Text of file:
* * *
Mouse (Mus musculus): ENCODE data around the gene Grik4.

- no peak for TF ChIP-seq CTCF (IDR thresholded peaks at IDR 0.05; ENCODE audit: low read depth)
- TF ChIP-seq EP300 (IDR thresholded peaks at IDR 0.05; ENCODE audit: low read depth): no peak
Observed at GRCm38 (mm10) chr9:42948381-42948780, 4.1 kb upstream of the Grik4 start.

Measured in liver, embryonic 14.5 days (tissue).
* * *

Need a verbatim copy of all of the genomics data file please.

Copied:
Mouse (Mus musculus): ENCODE data around the gene Grik4.

- no peak for TF ChIP-seq CTCF (IDR thresholded peaks at IDR 0.05; ENCODE audit: low read depth)
- TF ChIP-seq EP300 (IDR thresholded peaks at IDR 0.05; ENCODE audit: low read depth): no peak
Observed at GRCm38 (mm10) chr9:42948381-42948780, 4.1 kb upstream of the Grik4 start.

Measured in liver, embryonic 14.5 days (tissue).